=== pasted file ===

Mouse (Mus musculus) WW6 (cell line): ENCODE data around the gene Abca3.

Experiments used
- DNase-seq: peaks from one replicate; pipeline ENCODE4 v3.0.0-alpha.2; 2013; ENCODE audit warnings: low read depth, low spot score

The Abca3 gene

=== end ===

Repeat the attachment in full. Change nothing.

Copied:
Mouse (Mus musculus) WW6 (cell line): ENCODE data around the gene Abca3.

Experiments used
- DNase-seq: peaks from one replicate; pipeline ENCODE4 v3.0.0-alpha.2; 2013; ENCODE audit warnings: low read depth, low spot score

The Abca3 gene